Eight years ago, Rush Limbaugh and right-wing Republicans inserted themselves into the Democratic primary process by launching “Operation Chaos.” Perhaps some Democrats may feel it’s time to return the favor.

If pro-Clinton allies are smart, they’ll create new secretive super PACs with names like “Patriots for American Values” and “Veterans for American Families” and “Patriotic American Veterans for American Family Values.”

And then they’ll swamp the airwaves in Iowa, New Hampshire, South Carolina and elsewhere with ads trashing Marco Rubio among conservatives.

Say he’s soft on Hispanics, Muslims and other non-Aryans.

Say he’s for “amnesty.”

Say he’s a “career politician” who’s “never had a real job.”

And take a leaf out of the New York Times’ preposterous stories and say that he’s fiscally irresponsible because he had to pay late fees on his credit cards a couple of times. Oh, yeah, and he once leased a Lexus with his own money.

They’ll tie Rubio’s personal loans to the issue of the rocketing national debt. “If Marco Rubio can’t even handle his own finances, how can we trust him with America’s?” No, it makes no sense, but what’s that got to do with anything?

Stay tuned.

Published: Dec 18, 2015

The Winners of the CNN Republican Debate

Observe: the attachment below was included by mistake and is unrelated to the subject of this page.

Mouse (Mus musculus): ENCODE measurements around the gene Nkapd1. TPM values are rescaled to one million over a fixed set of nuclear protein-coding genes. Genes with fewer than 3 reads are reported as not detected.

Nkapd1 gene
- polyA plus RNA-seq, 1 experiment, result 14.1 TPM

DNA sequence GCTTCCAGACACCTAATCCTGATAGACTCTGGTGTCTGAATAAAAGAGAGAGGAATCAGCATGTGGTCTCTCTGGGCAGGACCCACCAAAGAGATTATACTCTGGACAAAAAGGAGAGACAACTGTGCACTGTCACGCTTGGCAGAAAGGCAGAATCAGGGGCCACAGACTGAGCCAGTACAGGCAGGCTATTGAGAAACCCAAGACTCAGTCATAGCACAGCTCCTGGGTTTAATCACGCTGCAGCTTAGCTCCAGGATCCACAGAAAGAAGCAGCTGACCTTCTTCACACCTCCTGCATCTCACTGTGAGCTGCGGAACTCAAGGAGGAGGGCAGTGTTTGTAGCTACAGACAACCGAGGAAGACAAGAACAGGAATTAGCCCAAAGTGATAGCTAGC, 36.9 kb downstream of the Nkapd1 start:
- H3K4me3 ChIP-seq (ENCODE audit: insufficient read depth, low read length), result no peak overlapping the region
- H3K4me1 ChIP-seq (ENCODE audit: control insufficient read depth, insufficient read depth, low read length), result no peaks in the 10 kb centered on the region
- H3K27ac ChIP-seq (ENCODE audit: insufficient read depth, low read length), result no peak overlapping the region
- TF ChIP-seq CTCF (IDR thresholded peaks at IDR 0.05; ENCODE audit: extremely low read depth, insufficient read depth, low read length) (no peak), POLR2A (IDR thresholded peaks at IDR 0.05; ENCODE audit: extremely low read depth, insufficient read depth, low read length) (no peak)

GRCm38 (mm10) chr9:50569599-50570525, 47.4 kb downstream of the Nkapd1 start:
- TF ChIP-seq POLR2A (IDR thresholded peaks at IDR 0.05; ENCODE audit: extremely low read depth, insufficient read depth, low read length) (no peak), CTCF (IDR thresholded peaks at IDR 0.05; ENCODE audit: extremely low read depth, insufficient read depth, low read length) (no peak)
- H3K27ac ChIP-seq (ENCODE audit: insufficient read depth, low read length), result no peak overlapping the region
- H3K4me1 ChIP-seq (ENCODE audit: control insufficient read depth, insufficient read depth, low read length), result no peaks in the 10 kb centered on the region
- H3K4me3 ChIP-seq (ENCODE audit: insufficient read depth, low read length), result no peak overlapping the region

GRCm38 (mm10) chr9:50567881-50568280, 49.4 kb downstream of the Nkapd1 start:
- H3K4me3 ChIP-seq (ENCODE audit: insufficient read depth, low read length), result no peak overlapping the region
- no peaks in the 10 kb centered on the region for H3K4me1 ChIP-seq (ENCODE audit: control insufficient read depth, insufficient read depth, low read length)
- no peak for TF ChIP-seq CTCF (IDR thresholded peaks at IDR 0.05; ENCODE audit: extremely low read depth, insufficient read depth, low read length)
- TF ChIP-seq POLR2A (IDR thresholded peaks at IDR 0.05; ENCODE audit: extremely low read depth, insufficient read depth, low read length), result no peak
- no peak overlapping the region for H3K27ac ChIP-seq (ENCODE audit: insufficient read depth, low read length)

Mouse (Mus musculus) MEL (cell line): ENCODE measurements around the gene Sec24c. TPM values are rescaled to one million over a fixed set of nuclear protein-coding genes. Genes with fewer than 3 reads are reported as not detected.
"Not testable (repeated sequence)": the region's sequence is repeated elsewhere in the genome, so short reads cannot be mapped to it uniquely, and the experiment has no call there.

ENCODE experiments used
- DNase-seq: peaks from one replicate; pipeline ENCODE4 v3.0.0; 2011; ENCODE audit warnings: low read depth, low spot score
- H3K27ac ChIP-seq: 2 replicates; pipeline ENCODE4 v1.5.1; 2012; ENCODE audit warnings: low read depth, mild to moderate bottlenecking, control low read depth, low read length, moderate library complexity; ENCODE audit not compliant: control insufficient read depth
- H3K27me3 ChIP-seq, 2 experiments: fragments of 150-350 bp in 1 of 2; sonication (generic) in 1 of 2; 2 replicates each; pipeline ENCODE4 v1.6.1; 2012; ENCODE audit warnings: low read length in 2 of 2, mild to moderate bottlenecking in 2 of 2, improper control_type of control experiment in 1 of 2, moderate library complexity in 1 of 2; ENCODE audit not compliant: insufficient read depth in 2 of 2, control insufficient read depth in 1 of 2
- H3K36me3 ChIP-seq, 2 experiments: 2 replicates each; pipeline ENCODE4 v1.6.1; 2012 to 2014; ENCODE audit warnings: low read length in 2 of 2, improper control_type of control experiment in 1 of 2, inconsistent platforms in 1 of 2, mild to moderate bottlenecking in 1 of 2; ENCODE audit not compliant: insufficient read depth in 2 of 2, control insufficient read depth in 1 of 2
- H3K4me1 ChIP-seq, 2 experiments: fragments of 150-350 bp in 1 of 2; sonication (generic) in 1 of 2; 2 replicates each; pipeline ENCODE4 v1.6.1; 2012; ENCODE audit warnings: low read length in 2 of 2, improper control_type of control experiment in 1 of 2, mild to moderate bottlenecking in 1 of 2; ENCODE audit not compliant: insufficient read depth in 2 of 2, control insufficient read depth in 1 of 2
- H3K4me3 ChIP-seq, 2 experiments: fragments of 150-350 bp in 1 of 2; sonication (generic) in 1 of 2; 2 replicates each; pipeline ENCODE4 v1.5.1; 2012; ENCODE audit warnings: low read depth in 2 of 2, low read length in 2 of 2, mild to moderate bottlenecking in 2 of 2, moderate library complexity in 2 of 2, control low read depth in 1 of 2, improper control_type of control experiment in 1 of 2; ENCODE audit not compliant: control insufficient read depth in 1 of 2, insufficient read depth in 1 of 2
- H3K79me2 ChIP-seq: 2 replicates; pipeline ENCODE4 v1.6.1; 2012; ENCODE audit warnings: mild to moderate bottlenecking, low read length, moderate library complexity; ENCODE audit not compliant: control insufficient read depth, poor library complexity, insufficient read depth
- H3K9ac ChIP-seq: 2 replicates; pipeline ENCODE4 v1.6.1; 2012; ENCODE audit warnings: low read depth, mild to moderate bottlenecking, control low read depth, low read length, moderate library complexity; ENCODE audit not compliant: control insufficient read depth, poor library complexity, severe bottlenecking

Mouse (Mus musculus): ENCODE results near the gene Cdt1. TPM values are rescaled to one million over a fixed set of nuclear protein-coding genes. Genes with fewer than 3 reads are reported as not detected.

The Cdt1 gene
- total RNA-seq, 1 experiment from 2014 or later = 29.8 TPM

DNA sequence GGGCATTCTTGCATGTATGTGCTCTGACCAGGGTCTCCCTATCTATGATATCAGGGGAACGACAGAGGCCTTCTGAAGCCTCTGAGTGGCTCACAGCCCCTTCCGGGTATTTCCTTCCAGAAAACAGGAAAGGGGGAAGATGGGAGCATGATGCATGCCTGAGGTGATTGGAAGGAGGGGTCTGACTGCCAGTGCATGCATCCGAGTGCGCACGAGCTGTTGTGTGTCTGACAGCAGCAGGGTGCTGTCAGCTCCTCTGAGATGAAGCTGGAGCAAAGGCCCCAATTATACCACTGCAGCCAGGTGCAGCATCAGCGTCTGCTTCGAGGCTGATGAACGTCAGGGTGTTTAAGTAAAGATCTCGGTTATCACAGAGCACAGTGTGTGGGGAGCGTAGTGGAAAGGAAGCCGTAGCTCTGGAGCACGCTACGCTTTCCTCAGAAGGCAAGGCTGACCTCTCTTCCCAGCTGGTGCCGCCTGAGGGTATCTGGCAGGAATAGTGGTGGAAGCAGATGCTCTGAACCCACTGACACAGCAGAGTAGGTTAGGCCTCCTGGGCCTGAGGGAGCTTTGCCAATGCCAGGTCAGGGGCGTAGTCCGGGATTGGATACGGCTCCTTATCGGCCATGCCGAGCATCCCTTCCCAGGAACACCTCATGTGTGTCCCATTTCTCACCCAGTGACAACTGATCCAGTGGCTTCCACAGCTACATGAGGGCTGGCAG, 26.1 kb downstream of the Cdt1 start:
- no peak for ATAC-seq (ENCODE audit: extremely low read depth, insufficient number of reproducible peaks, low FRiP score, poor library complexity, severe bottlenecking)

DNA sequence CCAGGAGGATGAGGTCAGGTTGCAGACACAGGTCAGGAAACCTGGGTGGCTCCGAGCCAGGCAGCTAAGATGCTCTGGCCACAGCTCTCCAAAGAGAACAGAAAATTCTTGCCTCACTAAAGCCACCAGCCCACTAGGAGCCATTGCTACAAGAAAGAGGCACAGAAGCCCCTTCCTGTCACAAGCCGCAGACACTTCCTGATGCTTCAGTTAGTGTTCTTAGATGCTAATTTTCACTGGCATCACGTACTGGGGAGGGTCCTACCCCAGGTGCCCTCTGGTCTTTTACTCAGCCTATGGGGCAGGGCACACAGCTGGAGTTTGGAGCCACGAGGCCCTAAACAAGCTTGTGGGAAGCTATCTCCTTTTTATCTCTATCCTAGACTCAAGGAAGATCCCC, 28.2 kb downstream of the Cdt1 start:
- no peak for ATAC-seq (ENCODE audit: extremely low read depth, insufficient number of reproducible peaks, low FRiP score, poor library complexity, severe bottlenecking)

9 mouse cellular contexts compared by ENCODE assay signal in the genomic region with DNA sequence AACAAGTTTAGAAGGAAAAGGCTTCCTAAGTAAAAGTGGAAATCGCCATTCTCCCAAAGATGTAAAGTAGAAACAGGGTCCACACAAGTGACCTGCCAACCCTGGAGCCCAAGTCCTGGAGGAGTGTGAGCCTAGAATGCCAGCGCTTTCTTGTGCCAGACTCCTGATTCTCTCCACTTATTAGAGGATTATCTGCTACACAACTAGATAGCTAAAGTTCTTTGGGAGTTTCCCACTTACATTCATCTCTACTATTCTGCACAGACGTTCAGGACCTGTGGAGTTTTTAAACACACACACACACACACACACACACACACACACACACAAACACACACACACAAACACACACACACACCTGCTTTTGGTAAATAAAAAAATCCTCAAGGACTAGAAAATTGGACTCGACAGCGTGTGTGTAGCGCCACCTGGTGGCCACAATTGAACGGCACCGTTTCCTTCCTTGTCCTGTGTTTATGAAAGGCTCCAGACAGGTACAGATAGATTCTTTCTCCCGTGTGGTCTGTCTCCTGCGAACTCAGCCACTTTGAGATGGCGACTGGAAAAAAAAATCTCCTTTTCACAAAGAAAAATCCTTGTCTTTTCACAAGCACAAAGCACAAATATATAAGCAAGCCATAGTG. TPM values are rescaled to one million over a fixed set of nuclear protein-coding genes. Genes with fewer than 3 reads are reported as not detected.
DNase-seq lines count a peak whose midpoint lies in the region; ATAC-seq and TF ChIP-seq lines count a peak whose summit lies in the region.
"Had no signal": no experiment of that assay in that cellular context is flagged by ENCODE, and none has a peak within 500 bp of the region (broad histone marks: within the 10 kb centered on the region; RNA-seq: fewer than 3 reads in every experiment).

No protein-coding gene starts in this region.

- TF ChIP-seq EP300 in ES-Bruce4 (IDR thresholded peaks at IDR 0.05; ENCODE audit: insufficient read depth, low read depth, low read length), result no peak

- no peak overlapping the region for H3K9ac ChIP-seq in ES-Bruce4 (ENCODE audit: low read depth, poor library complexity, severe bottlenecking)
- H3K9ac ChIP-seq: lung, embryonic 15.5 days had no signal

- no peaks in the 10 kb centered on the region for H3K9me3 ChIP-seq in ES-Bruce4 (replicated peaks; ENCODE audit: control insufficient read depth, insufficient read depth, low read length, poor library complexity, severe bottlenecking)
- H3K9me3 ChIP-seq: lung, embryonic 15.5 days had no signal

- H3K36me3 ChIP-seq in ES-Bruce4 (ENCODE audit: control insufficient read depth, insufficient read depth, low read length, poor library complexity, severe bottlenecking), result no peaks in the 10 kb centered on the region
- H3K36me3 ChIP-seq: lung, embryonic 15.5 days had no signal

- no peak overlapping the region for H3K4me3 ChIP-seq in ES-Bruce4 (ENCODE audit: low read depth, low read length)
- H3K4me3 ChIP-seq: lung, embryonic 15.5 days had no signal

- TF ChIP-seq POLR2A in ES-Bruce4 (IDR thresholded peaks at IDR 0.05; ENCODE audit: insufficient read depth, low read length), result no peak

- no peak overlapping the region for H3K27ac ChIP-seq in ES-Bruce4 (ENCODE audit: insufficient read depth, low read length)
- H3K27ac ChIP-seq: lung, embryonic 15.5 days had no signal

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Source: CNN (Posted by FORBES)

Washington (CNN) – Republican presidential candidates sought to cement — or improve — their standings in a debate Tuesday night that comes less than two months before the first votes of the election season are cast.

The CNN debate in Las Vegas marked the first time the White House hopefuls shared a stage since terror attacks in Paris and San Bernardino, California. They flashed their foreign policy credentials and targeted each others’ weaknesses in the debate that lasted more than two hours and focused exclusively on foreign policy and national security.

The result of the showdown: Some winners, and some losers.

The Winners

Jeb Bush

The former Florida governor walked onto the CNN debate stage on Tuesday facing a make-or-break moment for his struggling campaign.

Polling at about 3% nationally, pundits had low expectations for Bush. But he was able to make the most of the moment and his performance will likely reassure skittish donors and supporters who have doubted him.

Appearing confident, Bush repeatedly engaged front-runner Donald Trump and at times flustered the real estate mogul. Unlike previous debates where he has backed off, Bush didn’t relent in the face of Trump’s return fire.

“If you think this is tough and you’re not being treated fairly, imagine what it’s going to be like dealing with Putin or dealing with President Xi or dealing with the Islamic terrorism that exists,” Bush said over Trump’s persistent interruptions.

CNN political commentator Michael Smerconish said after the debate that Bush “turned in a strong performance” with his ability to repeatedly needle Trump.

“Jeb had a good night,” he said.

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Republican presidential candidate businessman Donald Trump speaks as former Gov. Florida Jeb Bush (R) and Texas Sen.Ted Cruz (C) look on during the Republican Presidential Debate, hosted by CNN. (Photo Credit: ROBYN BECK/AFP/Getty Images)

Ted Cruz

The tea party favorite avoided a cage match with front-runner Donald Trump in favor of a sparring match with Rubio.